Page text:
I miss my baby. But I'm really disappointed in her, too.
I had the dubious honor of taking my little girl to college this past week. She's only a few hours away, but she's homesick. Or, rather, she doesn't think college is for her. I'm not sure how a person can tell that after two days and before classes even start, but there you have it.
When I talk to her on the phone, she sounds so sad. So very sad. And that isn't her personality. In fact, she has a smile that you can hear in her voice. She is usually so outgoing and bubbly. She is normally a kid who makes friends easily, yet she's spent every spare moment so far sitting in her dorm. Yes, I realize the upside is that she isn't out partying, but she isn't out doing anything else, either. One of my favorite sounds in the world is her laughter, and I miss it. Like crazy.
I don't understand where she's coming from. I honestly and truly don't.
You see, she's fortunate enough to have this golden opportunity. Due to some circumstances, she has college practically paid for. She is being handed an education right there on a silver platter and she acts like she doesn't want it.
I know I'm biased. I think a college degree is important. Very important. So important, in fact, that I spent a total of 15 years trying to get mine. I won't go into the statistics of how much more a college graduate makes over a lifetime. It's a significant difference. Are there more important things then money? Of course there are. At least there are until you can't pay the rent. Then money becomes a bit more important. What's that phrase? Money can't buy happiness, but it's more comfortable to be miserable in a BMW than on a 10-speed. Something like that... A college degree is the difference between working in a coffee shop and owning the coffee shop.
And despite what she claims from customers at the restaurant she worked at, I've never heard of anyone who regretted getting their degree, but I know plenty of people who regret not getting one. (Hey, if I'm wrong, let me know!) Besides her education is practically paid for! Where is the "waste of money" if it isn't your money? (And why couldn't she come up with that moral argument when she wanted a car/prom dress/TOMS/new flat iron?) Where is waste if you take advantage of a limited time opportunity?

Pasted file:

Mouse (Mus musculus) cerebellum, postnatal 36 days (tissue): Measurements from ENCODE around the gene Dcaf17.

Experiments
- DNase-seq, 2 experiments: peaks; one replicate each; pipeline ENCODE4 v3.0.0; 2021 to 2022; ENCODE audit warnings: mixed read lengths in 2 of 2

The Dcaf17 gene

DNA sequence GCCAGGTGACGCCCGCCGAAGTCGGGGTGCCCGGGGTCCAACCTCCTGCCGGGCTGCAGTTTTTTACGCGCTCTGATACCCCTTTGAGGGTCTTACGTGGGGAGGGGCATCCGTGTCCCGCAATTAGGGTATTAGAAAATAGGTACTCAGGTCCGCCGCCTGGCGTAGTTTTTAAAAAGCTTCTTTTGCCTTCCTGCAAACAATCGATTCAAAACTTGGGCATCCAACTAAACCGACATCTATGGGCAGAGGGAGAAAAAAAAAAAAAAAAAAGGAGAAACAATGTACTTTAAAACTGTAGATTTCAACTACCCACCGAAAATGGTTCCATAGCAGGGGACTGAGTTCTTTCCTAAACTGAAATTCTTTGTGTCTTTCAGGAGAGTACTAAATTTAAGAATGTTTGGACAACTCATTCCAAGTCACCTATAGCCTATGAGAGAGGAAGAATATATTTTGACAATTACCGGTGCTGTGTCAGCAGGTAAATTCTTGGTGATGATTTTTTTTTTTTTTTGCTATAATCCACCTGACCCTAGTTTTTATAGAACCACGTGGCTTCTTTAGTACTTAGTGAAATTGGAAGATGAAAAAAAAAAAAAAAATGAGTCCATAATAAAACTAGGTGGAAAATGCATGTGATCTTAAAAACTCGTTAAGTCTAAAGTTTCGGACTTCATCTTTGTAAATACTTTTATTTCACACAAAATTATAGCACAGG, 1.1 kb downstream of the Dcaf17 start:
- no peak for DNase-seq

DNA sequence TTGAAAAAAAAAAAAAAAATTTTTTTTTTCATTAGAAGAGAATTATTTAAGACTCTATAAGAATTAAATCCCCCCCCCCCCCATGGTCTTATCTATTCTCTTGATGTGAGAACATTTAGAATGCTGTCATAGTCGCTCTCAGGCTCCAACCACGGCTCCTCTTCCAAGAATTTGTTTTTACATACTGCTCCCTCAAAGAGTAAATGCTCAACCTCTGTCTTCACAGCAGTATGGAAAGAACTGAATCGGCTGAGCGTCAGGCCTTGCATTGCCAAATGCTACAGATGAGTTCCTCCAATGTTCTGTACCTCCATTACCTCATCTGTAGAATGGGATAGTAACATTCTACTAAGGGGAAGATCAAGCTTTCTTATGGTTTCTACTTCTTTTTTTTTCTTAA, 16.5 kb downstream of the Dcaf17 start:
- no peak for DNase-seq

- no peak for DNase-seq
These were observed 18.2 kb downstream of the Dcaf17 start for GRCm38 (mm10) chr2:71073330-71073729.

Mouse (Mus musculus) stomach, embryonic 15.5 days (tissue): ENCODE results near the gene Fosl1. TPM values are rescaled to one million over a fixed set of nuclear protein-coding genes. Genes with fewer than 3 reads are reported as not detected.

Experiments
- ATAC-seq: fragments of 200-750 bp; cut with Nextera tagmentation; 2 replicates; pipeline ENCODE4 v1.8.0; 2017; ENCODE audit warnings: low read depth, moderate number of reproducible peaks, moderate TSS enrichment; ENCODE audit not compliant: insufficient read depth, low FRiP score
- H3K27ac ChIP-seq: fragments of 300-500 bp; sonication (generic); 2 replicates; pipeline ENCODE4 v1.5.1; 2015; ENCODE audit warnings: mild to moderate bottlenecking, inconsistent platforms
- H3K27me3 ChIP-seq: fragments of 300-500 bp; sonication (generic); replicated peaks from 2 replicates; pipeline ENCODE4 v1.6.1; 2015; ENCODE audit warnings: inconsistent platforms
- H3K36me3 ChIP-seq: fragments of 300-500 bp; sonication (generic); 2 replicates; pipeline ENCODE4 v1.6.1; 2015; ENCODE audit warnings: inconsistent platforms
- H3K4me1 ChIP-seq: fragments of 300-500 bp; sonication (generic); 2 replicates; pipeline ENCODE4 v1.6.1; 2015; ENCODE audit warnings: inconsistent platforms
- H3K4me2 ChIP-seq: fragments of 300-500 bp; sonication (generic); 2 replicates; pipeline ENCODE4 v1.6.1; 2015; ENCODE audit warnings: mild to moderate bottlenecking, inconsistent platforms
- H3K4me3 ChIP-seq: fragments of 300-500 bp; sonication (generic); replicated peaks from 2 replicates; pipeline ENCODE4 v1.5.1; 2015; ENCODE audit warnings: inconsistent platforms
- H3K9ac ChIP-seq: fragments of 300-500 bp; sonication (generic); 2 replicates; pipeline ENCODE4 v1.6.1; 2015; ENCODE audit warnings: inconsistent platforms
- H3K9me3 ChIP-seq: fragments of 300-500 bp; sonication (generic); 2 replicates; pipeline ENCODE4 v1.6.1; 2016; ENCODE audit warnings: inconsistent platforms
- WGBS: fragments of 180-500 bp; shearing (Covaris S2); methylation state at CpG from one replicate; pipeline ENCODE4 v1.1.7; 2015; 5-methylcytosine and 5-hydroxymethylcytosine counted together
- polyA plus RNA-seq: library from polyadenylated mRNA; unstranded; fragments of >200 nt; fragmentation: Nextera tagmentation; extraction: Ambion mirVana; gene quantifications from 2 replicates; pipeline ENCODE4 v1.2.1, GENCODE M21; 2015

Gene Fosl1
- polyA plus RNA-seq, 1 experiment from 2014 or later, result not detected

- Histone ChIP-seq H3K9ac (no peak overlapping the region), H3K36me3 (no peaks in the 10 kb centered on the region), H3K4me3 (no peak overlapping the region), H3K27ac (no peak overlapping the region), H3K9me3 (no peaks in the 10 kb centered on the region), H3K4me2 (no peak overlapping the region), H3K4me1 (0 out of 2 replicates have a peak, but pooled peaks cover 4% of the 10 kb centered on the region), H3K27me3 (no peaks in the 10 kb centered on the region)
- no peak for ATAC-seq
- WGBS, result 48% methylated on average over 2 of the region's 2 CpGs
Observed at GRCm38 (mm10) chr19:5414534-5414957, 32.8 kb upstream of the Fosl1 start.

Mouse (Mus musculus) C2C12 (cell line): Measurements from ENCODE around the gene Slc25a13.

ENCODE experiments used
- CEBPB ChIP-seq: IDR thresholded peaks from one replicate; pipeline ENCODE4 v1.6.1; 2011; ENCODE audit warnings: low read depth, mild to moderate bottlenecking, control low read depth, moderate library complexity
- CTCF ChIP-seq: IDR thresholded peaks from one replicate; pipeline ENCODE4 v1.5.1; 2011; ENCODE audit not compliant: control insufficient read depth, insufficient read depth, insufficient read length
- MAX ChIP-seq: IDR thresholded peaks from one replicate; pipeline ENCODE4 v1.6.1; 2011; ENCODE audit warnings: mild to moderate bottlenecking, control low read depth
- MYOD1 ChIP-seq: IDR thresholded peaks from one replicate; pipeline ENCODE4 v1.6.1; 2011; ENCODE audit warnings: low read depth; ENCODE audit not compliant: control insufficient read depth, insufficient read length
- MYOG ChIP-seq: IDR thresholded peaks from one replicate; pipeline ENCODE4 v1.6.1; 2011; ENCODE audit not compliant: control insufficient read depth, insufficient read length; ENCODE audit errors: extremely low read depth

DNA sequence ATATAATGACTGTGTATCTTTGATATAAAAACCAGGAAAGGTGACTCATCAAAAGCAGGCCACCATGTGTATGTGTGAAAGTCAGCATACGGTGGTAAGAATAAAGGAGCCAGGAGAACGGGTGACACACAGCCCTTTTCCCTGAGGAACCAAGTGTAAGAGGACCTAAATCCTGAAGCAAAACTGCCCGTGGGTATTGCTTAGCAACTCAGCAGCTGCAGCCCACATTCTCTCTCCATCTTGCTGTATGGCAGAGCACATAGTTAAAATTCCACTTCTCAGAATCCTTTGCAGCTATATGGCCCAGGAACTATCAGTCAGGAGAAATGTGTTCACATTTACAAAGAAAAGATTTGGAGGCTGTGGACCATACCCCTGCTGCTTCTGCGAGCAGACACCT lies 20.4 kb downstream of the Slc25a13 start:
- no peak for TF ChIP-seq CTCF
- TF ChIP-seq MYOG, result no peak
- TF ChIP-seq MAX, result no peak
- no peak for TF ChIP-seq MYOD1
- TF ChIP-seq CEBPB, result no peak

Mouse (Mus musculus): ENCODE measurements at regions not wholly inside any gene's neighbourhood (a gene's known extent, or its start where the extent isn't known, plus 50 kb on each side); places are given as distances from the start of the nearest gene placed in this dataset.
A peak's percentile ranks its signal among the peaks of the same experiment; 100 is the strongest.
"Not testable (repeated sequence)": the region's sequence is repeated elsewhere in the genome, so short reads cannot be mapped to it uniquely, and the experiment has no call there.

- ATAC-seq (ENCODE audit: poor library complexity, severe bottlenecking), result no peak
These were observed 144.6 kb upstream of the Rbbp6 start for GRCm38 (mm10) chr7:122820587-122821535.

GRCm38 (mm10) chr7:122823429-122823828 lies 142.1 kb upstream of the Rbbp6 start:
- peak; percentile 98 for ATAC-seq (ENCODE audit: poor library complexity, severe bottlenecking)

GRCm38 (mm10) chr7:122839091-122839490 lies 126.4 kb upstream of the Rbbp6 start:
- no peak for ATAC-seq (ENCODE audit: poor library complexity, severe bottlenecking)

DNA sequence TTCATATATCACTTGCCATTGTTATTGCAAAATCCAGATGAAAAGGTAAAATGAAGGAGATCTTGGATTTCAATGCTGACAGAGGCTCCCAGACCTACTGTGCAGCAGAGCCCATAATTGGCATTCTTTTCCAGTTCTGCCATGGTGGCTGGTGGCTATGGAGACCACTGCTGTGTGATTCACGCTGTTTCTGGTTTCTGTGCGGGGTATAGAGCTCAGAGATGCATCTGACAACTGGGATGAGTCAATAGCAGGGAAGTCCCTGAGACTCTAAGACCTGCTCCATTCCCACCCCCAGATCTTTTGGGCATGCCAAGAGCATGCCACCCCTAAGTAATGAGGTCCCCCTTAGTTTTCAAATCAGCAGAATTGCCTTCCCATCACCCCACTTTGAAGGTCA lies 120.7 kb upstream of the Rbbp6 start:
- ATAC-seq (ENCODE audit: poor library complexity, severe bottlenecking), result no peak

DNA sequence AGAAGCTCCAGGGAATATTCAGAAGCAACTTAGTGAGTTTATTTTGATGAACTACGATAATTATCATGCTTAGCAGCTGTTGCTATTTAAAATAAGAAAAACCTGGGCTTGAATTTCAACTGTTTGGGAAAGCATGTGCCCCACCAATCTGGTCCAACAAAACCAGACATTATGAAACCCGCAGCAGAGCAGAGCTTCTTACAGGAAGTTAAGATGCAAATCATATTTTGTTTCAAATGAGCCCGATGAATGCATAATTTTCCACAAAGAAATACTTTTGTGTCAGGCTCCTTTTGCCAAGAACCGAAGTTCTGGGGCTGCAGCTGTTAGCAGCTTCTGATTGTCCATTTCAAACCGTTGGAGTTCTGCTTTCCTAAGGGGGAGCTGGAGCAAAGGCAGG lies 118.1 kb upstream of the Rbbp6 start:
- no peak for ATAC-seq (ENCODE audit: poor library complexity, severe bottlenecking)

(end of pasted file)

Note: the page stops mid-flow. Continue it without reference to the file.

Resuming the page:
I hate to admit it, but I know that if she leaves school I will loose a certain amount of respect for her as a person. Don't misunderstand!! I will always love my baby. And yes, I want her to be happy. I just want her to also be educated. At 18, she has no idea what's going to happen in the next 5-10-30 years. And in all that time, she will need a roof over her head, food in her belly. But I will always remember that she had this chance, one that I had to work so much harder for, and she tossed it aside like a rotten tomato.
I honestly don't care what her degree is in. History? Fine. English? Fine. Physical Therapy? Fine. Counseling? Fine. Underwater Basket Weaving? Fine. I just want her to have that college degree. To have something she can use to fall back on later.
In the current economy, there are enough people unemployed (and, to be fair, underemployed). Many of them are fighting for those minimum wage jobs. Competition can be fierce. An education is a way to give yourself an advantage.
Plus, with all the general classes required, a college student learns a lot of things which can open their minds to so many more opportunities. And opportunities open more doors.
The idea of her miserable breaks my heart, it makes me cry. But I'm not giving in on this one. It's more important for her to have that sheepskin, to take advantage of this opportunity she's being given. I know it's harsh, but if she drops out, she's on her own. No more funds from mom and dad. We will support her as long as she remains in school: car insurance, health insurance, laundry money, whatever it takes. We'll even help once she graduates and is actively looking for work in any field. But not if she leaves school. That's a decision I can't support. And the thought of that breaks my heart.
I know that at 18, she is considered a legal adult. She's made decisions in her six months of adult-hood that I disagree with. She still hasn't registered to vote, which just bugs the crap outta me. We won't discuss the septum piercing. *shiver*
I will always love her. Always. More than she can possibly imagine. But I can't support her making a decision that will limit her future. Maybe I'm just a snob. Maybe I'm I worry too much. Maybe I'm just an overprotective mother who wants what is best for her child. Maybe I'm so cheap that I can't imagine throwing away such an opportunity just because. Maybe I'm letting the sadness in her voice get the best of me.
I think the next few weeks will be tough. On all of us. And I wish it weren't. I wish I'd hear the smile again. I wish she would look toward the future instead of acting like she was stuck in a prison.